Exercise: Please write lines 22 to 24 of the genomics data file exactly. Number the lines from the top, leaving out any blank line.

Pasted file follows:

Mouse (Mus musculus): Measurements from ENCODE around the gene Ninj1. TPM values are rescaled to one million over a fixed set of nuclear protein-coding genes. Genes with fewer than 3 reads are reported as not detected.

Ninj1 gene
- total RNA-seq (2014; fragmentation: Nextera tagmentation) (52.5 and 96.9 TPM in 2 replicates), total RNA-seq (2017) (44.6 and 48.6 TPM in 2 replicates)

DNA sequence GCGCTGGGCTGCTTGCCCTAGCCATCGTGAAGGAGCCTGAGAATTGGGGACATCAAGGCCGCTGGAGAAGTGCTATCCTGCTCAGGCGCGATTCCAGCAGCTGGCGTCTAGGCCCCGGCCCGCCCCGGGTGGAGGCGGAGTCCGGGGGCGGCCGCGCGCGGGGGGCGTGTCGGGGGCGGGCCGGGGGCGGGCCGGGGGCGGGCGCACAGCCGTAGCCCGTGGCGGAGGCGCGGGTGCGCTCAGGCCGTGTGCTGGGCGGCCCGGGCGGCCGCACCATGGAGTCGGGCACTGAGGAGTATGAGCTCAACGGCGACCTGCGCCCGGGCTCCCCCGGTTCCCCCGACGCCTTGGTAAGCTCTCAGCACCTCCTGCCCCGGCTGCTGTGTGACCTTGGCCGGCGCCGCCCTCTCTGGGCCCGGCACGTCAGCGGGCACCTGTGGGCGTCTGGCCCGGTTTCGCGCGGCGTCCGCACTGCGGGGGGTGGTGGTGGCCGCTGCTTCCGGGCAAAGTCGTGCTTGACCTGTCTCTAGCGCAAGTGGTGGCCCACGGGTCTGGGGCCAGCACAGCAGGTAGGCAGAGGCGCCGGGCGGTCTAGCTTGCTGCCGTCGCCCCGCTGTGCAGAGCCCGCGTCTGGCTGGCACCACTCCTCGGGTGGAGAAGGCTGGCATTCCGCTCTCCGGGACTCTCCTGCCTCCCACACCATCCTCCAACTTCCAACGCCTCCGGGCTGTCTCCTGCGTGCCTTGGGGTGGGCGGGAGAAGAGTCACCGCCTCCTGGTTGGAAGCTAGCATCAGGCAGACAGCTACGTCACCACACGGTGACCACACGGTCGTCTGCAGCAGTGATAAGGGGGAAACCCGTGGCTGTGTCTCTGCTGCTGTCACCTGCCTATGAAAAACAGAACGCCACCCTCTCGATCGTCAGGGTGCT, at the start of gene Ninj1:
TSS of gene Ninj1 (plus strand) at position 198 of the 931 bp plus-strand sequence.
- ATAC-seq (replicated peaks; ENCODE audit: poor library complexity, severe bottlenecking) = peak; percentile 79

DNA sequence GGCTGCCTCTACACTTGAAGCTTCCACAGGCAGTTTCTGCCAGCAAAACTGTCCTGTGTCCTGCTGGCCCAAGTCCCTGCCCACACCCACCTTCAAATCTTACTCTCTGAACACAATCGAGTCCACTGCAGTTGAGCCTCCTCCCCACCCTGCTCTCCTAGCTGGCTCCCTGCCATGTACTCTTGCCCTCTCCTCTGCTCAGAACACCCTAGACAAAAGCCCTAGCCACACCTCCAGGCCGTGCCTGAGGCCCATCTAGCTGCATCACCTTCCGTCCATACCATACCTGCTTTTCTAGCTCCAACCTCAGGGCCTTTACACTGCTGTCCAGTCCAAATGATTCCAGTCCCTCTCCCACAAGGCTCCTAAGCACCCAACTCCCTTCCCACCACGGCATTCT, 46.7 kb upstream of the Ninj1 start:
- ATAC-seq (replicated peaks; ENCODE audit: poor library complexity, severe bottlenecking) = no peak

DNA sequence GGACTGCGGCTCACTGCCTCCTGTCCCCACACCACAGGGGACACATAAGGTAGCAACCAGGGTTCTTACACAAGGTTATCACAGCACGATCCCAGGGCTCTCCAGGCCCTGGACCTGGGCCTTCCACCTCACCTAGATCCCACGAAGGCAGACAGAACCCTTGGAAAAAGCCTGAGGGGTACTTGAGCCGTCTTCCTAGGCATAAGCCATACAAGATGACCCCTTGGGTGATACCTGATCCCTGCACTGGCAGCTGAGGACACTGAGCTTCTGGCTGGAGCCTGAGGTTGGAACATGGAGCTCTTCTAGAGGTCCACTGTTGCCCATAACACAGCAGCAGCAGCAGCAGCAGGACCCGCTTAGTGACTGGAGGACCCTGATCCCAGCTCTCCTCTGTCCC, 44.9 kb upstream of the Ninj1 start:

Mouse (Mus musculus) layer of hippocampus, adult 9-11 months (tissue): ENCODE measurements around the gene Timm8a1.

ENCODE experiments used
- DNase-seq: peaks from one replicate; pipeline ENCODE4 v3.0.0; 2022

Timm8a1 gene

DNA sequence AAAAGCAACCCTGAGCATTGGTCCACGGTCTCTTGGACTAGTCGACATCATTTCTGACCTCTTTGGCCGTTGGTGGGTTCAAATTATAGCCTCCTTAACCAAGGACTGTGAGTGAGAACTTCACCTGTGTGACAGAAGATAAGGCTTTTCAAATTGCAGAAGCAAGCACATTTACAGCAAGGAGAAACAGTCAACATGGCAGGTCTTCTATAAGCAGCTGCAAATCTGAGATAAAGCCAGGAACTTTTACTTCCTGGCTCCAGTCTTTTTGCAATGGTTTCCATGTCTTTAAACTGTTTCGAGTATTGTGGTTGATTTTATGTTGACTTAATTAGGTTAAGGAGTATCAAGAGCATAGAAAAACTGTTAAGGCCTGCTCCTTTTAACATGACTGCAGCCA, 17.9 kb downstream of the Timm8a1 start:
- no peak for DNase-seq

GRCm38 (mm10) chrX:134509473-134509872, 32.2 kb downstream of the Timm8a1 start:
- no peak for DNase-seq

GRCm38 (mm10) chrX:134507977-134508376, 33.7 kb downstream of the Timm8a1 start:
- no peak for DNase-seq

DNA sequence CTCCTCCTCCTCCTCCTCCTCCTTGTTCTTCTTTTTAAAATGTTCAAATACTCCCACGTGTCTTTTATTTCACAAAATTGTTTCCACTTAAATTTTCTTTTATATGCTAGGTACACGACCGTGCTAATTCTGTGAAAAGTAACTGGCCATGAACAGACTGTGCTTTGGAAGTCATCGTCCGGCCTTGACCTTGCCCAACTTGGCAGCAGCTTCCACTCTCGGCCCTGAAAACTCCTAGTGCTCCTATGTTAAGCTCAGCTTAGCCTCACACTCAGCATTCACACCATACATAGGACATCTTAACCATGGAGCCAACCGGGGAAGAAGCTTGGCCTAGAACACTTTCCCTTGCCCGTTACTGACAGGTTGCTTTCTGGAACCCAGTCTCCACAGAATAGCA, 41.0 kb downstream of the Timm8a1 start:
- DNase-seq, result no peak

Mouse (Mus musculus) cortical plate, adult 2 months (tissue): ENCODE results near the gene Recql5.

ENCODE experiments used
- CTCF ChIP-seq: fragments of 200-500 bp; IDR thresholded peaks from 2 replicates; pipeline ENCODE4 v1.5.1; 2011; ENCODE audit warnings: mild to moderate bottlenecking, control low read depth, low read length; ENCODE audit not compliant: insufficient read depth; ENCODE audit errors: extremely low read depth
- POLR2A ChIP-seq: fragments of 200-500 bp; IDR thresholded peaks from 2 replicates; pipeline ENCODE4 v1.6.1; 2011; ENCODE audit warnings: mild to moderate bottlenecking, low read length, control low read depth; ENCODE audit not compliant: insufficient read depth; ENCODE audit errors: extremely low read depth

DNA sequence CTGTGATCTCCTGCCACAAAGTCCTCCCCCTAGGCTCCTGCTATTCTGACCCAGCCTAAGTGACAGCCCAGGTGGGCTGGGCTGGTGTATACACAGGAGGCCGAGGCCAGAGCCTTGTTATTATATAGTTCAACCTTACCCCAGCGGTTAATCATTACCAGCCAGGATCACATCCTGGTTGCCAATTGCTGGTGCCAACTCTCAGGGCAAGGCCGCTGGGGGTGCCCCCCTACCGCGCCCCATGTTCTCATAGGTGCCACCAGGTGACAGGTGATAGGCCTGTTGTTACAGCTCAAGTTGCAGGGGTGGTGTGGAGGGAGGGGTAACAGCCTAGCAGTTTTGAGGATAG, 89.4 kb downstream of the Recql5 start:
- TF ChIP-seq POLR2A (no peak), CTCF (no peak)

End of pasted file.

Mouse (Mus musculus) cortical plate, adult 2 months (tissue): ENCODE results near the gene Recql5.

ENCODE experiments used
- CTCF ChIP-seq: fragments of 200-500 bp; IDR thresholded peaks from 2 replicates; pipeline ENCODE4 v1.5.1; 2011; ENCODE audit warnings: mild to moderate bottlenecking, control low read depth, low read length; ENCODE audit not compliant: insufficient read depth; ENCODE audit errors: extremely low read depth